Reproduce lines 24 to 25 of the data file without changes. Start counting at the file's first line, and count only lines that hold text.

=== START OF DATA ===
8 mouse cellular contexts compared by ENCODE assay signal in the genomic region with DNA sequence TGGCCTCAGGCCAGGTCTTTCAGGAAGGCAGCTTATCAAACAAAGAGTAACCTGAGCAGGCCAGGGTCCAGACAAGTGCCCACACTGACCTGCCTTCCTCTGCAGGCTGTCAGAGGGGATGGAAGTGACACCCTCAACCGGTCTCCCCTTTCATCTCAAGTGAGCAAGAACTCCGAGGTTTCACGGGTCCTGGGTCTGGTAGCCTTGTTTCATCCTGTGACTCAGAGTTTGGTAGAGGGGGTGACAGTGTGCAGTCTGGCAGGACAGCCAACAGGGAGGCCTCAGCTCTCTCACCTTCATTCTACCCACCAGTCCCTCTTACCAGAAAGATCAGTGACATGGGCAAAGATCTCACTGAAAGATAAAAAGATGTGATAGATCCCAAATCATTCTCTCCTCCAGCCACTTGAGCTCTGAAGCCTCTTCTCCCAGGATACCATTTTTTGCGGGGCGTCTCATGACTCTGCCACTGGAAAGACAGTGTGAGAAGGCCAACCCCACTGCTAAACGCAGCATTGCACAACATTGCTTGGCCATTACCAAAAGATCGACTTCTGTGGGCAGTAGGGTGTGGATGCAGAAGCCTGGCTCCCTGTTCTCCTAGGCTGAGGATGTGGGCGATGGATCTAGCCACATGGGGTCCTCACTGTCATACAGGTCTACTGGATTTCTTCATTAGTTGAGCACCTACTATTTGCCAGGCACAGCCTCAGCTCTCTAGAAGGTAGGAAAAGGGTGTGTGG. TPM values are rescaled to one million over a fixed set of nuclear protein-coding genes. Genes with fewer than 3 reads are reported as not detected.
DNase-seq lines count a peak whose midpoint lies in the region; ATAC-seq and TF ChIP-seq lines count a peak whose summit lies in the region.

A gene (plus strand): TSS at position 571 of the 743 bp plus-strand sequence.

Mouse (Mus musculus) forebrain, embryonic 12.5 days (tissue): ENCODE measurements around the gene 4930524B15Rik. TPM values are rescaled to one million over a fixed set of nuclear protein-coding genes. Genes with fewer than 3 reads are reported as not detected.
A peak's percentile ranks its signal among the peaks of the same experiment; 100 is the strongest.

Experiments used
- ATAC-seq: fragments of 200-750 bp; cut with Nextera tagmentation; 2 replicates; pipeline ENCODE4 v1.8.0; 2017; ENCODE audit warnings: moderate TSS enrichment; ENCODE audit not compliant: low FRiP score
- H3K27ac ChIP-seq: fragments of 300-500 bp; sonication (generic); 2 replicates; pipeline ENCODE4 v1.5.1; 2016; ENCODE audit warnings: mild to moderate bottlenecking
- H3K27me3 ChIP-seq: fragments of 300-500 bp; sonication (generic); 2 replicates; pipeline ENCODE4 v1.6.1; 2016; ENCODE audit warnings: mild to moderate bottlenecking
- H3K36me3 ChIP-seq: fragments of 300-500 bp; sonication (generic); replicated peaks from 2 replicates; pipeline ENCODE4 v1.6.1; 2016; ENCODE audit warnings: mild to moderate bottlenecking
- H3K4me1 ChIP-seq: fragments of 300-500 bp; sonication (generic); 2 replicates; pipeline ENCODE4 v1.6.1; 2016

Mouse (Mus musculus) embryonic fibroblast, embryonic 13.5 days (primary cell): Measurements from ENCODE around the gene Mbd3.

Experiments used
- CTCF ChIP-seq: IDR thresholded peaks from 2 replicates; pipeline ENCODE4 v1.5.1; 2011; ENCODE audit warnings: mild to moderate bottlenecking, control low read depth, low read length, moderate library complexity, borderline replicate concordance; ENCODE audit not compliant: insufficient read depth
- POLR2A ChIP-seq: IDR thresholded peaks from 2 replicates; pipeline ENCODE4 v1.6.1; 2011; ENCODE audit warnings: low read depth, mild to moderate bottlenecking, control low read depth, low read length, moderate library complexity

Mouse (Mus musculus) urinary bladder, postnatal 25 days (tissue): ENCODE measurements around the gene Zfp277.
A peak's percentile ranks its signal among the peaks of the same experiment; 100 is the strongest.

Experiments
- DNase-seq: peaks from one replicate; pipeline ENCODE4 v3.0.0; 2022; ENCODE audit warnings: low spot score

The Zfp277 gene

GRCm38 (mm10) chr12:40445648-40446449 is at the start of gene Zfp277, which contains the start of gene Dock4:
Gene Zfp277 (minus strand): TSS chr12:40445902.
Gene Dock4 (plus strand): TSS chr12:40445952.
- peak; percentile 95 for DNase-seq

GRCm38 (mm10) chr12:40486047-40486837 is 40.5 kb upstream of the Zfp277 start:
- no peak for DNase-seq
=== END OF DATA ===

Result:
- peak; percentile 95 for DNase-seq

GRCm38 (mm10) chr12:40486047-40486837 is 40.5 kb upstream of the Zfp277 start: